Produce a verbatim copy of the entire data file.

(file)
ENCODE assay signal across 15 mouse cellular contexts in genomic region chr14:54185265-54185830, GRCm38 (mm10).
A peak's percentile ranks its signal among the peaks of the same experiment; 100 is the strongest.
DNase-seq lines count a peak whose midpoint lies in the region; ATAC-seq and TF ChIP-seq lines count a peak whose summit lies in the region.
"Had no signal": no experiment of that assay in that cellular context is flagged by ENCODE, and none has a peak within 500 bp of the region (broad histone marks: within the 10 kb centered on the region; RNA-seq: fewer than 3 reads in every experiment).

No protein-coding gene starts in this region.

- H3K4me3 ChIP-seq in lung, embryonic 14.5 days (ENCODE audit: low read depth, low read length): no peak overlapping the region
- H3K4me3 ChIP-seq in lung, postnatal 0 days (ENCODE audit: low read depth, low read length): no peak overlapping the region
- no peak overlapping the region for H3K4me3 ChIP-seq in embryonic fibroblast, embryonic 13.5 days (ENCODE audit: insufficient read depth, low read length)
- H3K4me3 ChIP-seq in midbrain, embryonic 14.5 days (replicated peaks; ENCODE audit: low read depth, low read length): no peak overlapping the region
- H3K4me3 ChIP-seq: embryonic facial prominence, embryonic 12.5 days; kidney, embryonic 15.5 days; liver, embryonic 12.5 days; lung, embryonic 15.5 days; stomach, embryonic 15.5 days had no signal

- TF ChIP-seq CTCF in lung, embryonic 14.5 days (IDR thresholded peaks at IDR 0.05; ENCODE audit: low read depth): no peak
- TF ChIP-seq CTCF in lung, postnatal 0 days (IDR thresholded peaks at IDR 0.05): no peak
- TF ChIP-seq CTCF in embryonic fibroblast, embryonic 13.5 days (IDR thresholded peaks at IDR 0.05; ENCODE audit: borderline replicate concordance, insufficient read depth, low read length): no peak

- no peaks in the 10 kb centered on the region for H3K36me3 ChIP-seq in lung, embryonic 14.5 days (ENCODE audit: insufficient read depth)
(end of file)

ENCODE assay signal across 15 mouse cellular contexts in genomic region chr14:54185265-54185830, GRCm38 (mm10).
A peak's percentile ranks its signal among the peaks of the same experiment; 100 is the strongest.
DNase-seq lines count a peak whose midpoint lies in the region; ATAC-seq and TF ChIP-seq lines count a peak whose summit lies in the region.
"Had no signal": no experiment of that assay in that cellular context is flagged by ENCODE, and none has a peak within 500 bp of the region (broad histone marks: within the 10 kb centered on the region; RNA-seq: fewer than 3 reads in every experiment).

No protein-coding gene starts in this region.

- H3K4me3 ChIP-seq in lung, embryonic 14.5 days (ENCODE audit: low read depth, low read length): no peak overlapping the region
- H3K4me3 ChIP-seq in lung, postnatal 0 days (ENCODE audit: low read depth, low read length): no peak overlapping the region
- no peak overlapping the region for H3K4me3 ChIP-seq in embryonic fibroblast, embryonic 13.5 days (ENCODE audit: insufficient read depth, low read length)
- H3K4me3 ChIP-seq in midbrain, embryonic 14.5 days (replicated peaks; ENCODE audit: low read depth, low read length): no peak overlapping the region
- H3K4me3 ChIP-seq: embryonic facial prominence, embryonic 12.5 days; kidney, embryonic 15.5 days; liver, embryonic 12.5 days; lung, embryonic 15.5 days; stomach, embryonic 15.5 days had no signal

- TF ChIP-seq CTCF in lung, embryonic 14.5 days (IDR thresholded peaks at IDR 0.05; ENCODE audit: low read depth): no peak
- TF ChIP-seq CTCF in lung, postnatal 0 days (IDR thresholded peaks at IDR 0.05): no peak
- TF ChIP-seq CTCF in embryonic fibroblast, embryonic 13.5 days (IDR thresholded peaks at IDR 0.05; ENCODE audit: borderline replicate concordance, insufficient read depth, low read length): no peak

- no peaks in the 10 kb centered on the region for H3K36me3 ChIP-seq in lung, embryonic 14.5 days (ENCODE audit: insufficient read depth)